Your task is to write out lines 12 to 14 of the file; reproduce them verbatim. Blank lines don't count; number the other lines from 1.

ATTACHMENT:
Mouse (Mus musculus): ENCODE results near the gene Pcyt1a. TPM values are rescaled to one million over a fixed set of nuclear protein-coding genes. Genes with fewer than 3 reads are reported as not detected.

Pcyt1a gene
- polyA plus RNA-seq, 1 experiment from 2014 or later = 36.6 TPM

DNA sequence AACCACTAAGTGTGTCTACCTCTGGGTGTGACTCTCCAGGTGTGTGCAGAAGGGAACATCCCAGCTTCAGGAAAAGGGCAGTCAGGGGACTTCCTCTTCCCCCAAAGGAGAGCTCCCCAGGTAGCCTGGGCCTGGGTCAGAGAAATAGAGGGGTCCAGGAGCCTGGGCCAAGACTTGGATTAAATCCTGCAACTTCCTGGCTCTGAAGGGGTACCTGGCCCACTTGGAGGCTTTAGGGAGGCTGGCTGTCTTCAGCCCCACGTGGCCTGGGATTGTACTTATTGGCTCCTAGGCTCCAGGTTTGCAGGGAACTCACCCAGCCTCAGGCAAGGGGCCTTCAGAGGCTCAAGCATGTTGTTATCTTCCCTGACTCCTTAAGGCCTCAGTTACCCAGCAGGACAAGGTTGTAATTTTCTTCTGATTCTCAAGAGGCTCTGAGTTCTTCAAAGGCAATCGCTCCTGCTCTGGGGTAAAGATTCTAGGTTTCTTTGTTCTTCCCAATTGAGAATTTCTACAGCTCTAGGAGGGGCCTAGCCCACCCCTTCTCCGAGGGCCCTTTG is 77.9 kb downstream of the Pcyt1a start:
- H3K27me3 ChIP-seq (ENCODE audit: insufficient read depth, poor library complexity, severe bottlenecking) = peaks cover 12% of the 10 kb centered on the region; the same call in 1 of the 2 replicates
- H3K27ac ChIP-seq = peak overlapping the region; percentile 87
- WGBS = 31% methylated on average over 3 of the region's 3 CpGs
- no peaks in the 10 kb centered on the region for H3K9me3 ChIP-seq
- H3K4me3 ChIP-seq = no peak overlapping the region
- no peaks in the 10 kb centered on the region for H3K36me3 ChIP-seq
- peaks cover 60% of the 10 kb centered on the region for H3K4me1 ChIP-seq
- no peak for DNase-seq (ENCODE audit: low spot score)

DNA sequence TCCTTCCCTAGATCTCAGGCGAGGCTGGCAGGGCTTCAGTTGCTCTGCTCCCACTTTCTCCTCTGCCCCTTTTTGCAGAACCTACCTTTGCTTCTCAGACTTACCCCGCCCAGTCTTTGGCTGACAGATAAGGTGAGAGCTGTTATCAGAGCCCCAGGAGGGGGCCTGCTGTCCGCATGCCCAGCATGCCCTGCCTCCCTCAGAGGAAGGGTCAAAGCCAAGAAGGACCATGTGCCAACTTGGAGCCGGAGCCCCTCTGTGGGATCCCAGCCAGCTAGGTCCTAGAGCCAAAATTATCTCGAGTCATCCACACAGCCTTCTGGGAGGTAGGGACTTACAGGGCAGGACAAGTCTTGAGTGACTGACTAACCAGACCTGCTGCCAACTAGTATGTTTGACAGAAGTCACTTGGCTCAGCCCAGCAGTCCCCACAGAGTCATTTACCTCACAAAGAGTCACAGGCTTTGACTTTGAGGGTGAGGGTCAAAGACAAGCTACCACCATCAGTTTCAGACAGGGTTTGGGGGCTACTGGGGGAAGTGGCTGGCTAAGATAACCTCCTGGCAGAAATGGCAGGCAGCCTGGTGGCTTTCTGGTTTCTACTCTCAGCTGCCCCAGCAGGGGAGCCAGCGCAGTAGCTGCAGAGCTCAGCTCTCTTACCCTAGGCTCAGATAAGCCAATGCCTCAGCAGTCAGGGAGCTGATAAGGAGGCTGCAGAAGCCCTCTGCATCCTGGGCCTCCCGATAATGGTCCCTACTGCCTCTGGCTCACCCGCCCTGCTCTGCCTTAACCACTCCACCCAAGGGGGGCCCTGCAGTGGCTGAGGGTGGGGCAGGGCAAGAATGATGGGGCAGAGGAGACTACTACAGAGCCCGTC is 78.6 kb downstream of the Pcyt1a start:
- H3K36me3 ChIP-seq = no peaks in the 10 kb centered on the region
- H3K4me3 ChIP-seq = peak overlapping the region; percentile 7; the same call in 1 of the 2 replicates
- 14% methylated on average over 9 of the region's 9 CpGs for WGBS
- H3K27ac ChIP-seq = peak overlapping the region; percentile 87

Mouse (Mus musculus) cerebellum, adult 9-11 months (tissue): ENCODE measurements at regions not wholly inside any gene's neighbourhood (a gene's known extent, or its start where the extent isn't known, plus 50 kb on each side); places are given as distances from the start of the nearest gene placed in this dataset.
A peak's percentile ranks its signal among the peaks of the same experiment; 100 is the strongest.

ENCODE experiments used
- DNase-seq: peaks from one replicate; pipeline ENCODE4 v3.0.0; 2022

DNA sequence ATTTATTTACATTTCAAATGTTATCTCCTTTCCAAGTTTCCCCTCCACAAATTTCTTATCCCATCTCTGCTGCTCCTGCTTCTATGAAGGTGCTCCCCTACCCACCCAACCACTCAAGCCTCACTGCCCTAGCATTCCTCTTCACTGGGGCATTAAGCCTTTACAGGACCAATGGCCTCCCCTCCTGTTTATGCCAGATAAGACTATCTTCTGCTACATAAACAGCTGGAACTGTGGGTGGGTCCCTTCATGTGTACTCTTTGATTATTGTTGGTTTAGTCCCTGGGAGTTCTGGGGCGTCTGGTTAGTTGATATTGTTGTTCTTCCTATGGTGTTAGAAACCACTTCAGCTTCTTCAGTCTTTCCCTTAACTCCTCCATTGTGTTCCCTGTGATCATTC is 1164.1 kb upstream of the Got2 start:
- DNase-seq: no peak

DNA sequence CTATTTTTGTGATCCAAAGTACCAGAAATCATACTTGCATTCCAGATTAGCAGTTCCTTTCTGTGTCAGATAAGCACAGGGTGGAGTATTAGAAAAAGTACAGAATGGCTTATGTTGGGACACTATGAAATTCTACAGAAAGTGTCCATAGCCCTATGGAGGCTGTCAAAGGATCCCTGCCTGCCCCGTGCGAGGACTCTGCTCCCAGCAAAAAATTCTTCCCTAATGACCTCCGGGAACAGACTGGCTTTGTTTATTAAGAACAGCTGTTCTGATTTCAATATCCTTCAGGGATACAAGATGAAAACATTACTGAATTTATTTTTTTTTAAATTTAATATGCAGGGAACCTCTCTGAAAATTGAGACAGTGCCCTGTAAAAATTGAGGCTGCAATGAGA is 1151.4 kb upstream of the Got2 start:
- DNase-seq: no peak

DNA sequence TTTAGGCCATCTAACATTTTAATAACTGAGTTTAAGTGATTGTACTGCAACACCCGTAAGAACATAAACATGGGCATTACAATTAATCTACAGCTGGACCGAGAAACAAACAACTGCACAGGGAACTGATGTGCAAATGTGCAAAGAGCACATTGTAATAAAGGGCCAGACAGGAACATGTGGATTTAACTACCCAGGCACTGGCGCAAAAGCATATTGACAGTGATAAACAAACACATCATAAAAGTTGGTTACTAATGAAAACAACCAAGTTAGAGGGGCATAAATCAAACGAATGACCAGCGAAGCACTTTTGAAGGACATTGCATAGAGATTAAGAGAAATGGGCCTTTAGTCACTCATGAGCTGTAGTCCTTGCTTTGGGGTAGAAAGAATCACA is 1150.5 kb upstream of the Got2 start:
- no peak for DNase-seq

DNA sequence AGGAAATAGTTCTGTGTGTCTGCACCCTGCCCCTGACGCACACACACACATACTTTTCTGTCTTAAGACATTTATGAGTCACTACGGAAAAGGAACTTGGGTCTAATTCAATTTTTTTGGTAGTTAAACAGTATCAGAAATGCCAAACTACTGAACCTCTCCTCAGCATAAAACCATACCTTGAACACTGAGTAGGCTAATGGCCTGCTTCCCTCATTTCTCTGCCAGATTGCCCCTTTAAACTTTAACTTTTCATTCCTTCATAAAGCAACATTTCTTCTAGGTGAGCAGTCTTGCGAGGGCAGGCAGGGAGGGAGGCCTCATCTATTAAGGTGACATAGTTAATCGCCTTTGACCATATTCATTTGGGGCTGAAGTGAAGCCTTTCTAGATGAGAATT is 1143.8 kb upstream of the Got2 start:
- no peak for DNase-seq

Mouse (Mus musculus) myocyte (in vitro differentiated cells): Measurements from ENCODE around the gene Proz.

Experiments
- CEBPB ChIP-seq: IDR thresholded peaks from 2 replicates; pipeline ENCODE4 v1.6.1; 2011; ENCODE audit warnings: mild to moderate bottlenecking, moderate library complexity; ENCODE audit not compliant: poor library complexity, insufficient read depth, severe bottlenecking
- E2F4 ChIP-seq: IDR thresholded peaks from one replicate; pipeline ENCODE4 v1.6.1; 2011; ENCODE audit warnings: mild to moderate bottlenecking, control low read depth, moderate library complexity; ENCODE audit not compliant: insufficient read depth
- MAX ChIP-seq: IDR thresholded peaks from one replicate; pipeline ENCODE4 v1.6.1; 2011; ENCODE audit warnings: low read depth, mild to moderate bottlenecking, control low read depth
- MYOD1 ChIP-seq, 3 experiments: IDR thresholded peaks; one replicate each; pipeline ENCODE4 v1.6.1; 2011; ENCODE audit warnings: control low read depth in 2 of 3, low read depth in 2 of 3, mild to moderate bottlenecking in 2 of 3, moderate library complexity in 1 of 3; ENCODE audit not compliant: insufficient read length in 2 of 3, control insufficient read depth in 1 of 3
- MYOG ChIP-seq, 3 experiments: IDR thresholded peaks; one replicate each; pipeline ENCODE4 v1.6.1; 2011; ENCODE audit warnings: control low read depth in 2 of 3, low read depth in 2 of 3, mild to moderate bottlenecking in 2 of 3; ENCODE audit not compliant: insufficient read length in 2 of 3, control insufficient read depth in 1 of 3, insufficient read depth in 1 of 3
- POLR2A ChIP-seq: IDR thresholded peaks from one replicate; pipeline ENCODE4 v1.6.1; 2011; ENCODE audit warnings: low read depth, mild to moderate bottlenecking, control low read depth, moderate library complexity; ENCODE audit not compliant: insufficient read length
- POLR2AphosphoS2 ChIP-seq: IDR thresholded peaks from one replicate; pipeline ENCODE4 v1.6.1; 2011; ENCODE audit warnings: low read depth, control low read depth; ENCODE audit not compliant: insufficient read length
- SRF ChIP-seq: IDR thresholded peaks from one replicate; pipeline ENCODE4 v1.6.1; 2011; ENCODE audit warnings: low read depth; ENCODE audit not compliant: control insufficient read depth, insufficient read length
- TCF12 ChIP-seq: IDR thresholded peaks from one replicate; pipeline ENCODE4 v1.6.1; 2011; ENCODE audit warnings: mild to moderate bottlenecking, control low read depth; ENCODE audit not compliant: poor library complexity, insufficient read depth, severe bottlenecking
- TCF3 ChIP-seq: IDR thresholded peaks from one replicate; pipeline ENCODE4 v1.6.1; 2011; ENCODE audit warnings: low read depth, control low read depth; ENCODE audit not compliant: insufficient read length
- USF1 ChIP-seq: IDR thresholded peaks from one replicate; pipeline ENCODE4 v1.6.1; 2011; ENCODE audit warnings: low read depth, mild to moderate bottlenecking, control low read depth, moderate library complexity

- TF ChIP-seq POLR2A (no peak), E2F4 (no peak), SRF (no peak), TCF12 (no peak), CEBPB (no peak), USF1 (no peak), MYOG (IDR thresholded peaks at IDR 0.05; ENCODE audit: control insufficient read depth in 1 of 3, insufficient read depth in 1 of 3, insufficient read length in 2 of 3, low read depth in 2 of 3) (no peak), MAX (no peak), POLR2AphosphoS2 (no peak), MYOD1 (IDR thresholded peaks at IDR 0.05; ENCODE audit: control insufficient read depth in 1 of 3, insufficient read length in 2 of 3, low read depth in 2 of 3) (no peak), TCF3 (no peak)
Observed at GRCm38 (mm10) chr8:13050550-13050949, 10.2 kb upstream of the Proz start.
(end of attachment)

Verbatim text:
- no peak for DNase-seq (ENCODE audit: low spot score)

DNA sequence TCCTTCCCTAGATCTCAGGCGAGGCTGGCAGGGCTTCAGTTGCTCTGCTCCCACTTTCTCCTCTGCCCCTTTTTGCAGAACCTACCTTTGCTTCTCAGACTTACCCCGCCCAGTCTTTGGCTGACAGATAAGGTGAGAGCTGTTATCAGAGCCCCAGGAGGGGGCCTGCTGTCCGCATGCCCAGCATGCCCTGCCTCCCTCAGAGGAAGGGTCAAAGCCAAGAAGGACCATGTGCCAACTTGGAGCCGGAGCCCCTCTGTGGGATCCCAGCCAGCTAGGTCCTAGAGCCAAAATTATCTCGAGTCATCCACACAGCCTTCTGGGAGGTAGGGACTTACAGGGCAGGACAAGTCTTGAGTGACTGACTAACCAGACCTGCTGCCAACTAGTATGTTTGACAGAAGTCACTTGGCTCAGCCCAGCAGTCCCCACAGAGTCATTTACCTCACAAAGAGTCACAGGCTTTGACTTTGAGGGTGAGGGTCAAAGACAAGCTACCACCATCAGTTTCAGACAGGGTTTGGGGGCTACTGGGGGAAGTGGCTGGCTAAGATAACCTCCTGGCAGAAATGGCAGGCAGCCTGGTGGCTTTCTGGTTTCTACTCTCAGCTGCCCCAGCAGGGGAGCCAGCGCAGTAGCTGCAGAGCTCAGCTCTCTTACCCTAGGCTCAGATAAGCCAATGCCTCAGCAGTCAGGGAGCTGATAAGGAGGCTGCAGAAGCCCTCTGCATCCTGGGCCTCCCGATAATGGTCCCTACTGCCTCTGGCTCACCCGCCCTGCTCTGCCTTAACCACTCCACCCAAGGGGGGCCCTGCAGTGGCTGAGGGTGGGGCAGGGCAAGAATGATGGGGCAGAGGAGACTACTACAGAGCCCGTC is 78.6 kb downstream of the Pcyt1a start:
- H3K36me3 ChIP-seq = no peaks in the 10 kb centered on the region